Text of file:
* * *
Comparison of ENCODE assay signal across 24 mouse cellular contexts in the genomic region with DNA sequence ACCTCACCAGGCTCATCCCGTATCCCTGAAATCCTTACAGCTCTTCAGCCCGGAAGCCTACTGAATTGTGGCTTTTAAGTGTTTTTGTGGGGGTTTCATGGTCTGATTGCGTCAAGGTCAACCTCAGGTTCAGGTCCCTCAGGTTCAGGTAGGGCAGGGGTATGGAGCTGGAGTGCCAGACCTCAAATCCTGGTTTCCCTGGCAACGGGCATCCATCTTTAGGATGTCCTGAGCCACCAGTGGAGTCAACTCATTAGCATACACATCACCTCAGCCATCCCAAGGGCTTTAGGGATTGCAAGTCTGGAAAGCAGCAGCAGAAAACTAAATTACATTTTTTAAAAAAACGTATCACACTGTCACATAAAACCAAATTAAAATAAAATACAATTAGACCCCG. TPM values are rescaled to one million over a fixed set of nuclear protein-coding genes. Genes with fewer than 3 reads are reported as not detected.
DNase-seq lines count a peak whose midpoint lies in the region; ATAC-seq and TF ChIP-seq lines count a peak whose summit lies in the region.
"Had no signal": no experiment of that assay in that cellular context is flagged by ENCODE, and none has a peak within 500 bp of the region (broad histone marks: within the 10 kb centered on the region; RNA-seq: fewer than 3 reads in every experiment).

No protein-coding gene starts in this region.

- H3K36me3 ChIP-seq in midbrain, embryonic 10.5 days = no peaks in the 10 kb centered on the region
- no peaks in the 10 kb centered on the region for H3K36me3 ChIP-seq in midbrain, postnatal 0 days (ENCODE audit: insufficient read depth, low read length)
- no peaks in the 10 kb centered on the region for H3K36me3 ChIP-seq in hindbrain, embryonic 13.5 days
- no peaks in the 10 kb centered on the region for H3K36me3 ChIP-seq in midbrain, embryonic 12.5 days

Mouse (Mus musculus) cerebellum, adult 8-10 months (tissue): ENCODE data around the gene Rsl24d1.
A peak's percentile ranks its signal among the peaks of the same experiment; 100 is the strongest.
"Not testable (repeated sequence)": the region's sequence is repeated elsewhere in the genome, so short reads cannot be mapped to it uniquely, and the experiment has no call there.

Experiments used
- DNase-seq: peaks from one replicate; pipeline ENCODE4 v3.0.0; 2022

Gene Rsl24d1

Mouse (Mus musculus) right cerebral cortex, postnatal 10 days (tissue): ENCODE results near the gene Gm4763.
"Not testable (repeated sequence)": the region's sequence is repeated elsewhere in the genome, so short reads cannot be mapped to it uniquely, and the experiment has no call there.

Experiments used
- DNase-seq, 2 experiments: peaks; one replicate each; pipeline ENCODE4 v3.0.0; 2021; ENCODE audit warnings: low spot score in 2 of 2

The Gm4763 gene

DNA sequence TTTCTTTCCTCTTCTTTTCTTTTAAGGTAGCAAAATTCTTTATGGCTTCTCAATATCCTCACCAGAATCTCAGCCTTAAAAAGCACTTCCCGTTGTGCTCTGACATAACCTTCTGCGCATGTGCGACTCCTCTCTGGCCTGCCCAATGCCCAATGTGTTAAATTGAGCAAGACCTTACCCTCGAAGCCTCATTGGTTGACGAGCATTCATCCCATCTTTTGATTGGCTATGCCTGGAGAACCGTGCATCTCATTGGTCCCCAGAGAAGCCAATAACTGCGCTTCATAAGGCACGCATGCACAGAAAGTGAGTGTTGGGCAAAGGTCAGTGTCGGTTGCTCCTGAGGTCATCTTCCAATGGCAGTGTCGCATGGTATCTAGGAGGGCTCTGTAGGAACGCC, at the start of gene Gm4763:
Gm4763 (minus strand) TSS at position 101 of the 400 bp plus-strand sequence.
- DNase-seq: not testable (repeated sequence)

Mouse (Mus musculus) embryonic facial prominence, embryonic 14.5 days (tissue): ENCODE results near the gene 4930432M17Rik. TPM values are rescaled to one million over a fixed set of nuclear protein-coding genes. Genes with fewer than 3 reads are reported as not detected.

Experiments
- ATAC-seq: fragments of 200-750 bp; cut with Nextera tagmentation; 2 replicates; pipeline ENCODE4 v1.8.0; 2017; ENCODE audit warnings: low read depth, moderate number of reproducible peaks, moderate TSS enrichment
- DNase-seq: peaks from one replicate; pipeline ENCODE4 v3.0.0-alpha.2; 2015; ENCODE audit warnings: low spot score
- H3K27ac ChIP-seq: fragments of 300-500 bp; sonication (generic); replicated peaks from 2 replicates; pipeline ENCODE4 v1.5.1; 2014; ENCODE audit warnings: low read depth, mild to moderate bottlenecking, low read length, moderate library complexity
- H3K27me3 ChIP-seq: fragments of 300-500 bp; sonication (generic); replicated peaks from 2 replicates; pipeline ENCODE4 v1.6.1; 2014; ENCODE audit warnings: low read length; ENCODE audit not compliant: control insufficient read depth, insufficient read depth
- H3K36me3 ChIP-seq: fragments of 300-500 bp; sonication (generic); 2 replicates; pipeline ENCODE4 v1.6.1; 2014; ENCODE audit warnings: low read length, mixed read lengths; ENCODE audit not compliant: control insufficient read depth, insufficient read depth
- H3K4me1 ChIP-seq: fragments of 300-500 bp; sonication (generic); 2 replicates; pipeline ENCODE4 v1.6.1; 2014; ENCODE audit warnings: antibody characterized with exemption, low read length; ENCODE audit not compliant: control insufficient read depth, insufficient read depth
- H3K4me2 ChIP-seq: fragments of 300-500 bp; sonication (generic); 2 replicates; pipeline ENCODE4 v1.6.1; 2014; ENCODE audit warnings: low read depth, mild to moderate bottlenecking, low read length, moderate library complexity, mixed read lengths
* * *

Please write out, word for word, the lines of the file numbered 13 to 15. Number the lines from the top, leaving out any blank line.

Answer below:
- DNase-seq: peaks from one replicate; pipeline ENCODE4 v3.0.0; 2022

Gene Rsl24d1

Mouse (Mus musculus) right cerebral cortex, postnatal 10 days (tissue): ENCODE results near the gene Gm4763.